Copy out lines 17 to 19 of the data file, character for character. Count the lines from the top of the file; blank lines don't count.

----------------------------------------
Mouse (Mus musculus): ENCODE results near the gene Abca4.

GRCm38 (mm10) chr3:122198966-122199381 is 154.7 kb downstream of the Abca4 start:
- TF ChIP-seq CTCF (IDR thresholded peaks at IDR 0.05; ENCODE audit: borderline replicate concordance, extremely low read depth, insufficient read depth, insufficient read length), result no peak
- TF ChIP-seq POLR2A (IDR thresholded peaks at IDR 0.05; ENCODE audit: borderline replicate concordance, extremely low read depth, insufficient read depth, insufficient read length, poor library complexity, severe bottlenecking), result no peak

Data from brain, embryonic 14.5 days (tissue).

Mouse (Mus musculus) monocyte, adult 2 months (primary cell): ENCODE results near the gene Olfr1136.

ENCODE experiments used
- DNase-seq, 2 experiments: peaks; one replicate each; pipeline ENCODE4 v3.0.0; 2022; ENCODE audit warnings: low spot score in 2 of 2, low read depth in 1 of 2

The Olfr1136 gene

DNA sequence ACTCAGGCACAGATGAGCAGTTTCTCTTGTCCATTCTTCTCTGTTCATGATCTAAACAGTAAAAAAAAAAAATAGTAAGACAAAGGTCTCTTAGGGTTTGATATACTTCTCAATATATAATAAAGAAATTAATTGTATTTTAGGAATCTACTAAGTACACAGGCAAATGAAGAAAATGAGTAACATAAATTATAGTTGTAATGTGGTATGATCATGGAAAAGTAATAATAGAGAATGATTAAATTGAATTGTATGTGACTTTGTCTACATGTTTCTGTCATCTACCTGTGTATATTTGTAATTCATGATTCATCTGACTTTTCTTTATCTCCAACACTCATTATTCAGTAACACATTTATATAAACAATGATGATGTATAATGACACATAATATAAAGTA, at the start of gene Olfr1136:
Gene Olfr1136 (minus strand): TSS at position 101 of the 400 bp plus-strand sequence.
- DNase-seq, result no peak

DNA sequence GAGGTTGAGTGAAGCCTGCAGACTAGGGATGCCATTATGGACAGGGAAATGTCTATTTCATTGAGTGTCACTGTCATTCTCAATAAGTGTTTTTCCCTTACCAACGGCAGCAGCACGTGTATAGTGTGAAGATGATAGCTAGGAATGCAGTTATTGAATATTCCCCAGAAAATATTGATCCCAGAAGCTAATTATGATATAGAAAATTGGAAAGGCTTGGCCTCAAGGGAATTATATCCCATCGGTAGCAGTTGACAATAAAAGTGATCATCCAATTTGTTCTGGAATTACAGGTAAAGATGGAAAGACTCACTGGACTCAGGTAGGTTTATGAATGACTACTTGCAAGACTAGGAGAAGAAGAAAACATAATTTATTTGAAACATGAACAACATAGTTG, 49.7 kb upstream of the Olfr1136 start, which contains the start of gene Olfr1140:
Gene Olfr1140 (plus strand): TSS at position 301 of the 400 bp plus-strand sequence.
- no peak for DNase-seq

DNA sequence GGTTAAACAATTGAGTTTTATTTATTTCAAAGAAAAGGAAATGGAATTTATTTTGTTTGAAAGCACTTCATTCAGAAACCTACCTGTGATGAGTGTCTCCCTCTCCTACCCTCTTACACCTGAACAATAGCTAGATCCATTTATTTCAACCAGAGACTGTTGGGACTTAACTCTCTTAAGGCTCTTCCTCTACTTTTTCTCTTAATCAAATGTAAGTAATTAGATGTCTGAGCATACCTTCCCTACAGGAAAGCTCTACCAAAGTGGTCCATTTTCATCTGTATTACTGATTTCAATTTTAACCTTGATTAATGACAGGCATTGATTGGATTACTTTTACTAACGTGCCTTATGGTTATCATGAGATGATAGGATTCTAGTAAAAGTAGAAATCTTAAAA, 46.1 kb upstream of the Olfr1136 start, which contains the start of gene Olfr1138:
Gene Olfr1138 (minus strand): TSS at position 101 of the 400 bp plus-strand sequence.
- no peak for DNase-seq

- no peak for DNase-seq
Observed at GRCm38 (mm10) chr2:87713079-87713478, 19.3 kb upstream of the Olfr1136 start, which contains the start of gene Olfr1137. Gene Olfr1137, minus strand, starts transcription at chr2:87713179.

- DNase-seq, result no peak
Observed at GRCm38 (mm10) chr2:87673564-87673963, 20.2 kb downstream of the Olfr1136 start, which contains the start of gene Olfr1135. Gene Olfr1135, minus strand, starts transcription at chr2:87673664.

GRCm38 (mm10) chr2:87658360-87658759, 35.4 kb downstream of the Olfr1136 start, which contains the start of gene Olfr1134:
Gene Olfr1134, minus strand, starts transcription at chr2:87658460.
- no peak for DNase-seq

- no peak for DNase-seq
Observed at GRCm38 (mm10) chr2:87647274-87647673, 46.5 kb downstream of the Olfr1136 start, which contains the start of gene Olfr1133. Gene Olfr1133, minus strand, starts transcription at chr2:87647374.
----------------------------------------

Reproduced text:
Gene Olfr1138 (minus strand): TSS at position 101 of the 400 bp plus-strand sequence.
- no peak for DNase-seq

- no peak for DNase-seq